Community connections may play a vital role in influencing REDD policy

BANDAR SERI BEGAWAN, Brunei (29 June, 2011)_Understanding the complex and overlapping forest-based relationships that exist within the isolated communities of Indonesia, Vietnam and Laos may shed new light on how these groups can influence national level decisions over REDD+, a new CIFOR study anticipates.
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Forest community of Kwerba, Papua - Indonesia. Photo by Nining Liswanti/CIFOR

BANDAR SERI BEGAWAN, Brunei (29 June, 2011)_Understanding the complex and overlapping forest-based relationships that exist within the isolated communities of Indonesia, Vietnam and Laos may shed new light on how these groups can influence national level decisions over REDD+, a new CIFOR study anticipates.

“For too long we have looked at communities as isolated pockets that do not receive information about REDD+ from the outside. However, some of these forest-based communities have connections in urban areas or family in positions of government and therefore they have more influence and exposure to REDD+ than we think,” said Dr Christine Padoch, Director of the Forests and Livelihoods programme at the Center for International Forestry Research (CIFOR).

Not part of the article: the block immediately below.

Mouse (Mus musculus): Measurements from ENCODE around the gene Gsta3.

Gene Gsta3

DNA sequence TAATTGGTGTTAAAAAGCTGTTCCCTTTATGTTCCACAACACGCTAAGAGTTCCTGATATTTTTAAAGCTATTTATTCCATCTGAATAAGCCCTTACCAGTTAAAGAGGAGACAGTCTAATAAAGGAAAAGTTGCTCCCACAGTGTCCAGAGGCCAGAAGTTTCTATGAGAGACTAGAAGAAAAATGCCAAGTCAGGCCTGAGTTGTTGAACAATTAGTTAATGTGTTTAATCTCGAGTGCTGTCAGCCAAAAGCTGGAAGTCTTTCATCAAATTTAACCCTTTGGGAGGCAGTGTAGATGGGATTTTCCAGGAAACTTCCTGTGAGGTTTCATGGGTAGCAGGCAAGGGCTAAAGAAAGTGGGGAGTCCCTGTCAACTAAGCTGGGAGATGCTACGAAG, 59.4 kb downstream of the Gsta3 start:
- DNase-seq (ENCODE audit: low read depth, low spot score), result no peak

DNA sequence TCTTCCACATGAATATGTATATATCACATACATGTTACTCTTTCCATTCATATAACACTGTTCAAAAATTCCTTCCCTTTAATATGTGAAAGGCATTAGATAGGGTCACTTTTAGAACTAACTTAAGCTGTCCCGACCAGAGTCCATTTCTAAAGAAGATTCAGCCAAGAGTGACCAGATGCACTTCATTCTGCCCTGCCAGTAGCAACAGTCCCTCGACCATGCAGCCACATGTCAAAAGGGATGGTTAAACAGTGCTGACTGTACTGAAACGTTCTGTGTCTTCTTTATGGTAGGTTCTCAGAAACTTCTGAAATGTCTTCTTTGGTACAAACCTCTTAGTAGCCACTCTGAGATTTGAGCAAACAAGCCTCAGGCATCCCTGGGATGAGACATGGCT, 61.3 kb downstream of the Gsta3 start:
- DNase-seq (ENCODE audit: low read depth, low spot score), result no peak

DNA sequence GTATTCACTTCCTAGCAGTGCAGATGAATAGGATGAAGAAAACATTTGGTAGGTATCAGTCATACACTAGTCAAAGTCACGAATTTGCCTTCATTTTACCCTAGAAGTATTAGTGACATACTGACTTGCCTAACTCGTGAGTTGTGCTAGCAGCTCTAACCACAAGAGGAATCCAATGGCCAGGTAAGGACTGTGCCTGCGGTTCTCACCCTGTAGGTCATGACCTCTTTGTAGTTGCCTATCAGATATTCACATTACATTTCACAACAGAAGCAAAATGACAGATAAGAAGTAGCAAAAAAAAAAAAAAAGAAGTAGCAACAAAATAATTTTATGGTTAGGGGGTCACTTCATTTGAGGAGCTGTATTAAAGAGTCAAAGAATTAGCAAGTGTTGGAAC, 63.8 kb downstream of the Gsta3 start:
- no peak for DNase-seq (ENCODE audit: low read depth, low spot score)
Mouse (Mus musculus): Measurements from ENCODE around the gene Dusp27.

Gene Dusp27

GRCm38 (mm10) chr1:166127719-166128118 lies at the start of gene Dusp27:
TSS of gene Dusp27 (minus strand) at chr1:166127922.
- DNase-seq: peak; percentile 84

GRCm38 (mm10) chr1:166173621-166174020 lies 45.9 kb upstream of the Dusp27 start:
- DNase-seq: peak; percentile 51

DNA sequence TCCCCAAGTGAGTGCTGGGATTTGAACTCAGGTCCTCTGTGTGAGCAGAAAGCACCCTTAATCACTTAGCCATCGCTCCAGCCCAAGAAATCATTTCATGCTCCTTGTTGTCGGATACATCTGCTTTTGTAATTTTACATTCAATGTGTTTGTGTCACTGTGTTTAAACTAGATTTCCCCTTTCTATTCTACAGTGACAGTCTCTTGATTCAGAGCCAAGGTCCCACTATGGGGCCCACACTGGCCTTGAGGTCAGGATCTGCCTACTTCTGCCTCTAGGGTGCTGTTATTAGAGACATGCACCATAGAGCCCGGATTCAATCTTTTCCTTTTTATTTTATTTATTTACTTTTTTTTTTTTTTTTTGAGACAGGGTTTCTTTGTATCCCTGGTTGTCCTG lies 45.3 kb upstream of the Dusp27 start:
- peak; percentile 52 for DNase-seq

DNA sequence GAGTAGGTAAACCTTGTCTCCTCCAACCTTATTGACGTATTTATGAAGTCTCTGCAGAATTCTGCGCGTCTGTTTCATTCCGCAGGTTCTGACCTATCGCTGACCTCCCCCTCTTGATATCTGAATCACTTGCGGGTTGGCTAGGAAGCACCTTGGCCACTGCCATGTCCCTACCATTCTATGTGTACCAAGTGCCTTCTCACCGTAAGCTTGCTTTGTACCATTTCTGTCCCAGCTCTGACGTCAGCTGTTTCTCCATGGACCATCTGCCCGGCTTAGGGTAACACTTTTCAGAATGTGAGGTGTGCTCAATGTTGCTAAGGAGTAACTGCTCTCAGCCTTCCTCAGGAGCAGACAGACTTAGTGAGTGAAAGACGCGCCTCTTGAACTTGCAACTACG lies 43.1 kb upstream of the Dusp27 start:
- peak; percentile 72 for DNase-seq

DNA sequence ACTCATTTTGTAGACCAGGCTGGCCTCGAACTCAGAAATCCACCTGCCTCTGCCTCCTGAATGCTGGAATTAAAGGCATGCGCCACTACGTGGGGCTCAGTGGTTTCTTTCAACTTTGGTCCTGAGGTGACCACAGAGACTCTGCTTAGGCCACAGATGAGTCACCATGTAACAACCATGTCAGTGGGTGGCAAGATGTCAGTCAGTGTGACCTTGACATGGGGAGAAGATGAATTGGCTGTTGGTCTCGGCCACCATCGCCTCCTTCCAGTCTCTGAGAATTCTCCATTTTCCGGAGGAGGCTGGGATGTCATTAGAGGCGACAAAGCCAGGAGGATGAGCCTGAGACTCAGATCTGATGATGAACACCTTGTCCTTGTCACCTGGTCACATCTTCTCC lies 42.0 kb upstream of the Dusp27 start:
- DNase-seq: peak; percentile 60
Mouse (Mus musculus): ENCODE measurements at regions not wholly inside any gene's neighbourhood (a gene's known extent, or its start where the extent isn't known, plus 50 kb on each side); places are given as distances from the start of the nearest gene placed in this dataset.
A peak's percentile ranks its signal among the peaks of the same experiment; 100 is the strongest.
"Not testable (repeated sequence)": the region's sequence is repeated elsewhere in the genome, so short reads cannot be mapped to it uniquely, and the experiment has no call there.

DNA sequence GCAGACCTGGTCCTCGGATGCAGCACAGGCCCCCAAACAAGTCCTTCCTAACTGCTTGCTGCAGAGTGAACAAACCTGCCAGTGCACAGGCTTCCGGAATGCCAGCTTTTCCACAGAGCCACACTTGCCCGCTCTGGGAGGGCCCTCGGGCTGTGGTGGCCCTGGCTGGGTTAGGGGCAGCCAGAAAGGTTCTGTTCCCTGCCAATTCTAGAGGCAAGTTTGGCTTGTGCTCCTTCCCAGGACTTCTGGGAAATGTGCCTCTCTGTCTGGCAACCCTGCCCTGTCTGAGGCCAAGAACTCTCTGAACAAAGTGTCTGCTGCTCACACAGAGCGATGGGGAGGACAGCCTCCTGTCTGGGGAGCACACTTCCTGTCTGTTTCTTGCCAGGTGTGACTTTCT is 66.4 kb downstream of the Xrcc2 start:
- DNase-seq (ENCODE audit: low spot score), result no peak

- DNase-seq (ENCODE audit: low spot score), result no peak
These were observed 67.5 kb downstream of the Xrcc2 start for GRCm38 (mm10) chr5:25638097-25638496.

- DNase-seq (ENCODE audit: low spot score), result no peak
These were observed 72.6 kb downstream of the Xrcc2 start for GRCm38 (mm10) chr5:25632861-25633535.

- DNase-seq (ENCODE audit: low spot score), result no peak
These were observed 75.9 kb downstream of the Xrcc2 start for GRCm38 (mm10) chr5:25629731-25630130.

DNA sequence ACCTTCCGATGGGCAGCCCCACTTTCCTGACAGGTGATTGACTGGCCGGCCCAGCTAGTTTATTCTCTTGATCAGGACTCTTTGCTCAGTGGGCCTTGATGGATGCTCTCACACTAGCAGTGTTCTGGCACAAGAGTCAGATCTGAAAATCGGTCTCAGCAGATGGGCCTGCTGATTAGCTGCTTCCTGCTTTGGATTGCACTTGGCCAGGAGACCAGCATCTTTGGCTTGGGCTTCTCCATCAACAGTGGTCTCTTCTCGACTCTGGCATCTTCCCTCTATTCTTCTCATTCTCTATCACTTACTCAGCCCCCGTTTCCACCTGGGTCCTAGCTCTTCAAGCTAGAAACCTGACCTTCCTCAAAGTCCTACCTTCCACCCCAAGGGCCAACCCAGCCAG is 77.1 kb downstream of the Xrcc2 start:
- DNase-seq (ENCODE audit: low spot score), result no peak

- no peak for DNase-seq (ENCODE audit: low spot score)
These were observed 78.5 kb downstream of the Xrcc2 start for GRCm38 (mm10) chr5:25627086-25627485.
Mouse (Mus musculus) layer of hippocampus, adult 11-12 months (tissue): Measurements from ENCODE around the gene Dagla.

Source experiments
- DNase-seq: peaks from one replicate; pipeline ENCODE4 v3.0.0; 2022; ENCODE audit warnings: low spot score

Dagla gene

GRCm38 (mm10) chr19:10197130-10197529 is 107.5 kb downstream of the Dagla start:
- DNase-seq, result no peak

The new research set to begin this year and conducted by CIFOR’s Forest and Livelihoods programme, will examine how social networks can create new opportunities for communities to access information and assert influence in relation to REDD+.

While even the most isolated forest communities in Southeast Asia depend on multiple social networks through which information and products flow, this rarely informs current forestry research.

“Communities are connected in a number of ways – through kinship links, NGOs, migration links between rural and urban areas and though employment- but these tend to be understudied and underused by development and conservation organisations,” said Padoch.

The study will contribute new understanding to current debates surrounding social forestry and its potential to provide forest-based communities with voice in the formulation of REDD+ polices, which has been the focus of the recent ASEAN conference held in Brunei this week.

“During this conference, we have been using the word ‘community’ as if one size fits all; communities are diverse and they interact with a variety of different actors. We need to understand how they are constantly evolving in order to maximise opportunities for engagement.”

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CIFOR’s research into community networks, which will begin in 2011, will be conducted in Indonesia, Laos and Vietnam and will focus on linkages between social forestry and climate change mitigation and adaptation.

For more information, please contact Maria Brockhaus  m.brockhaus@cgiar.org

 

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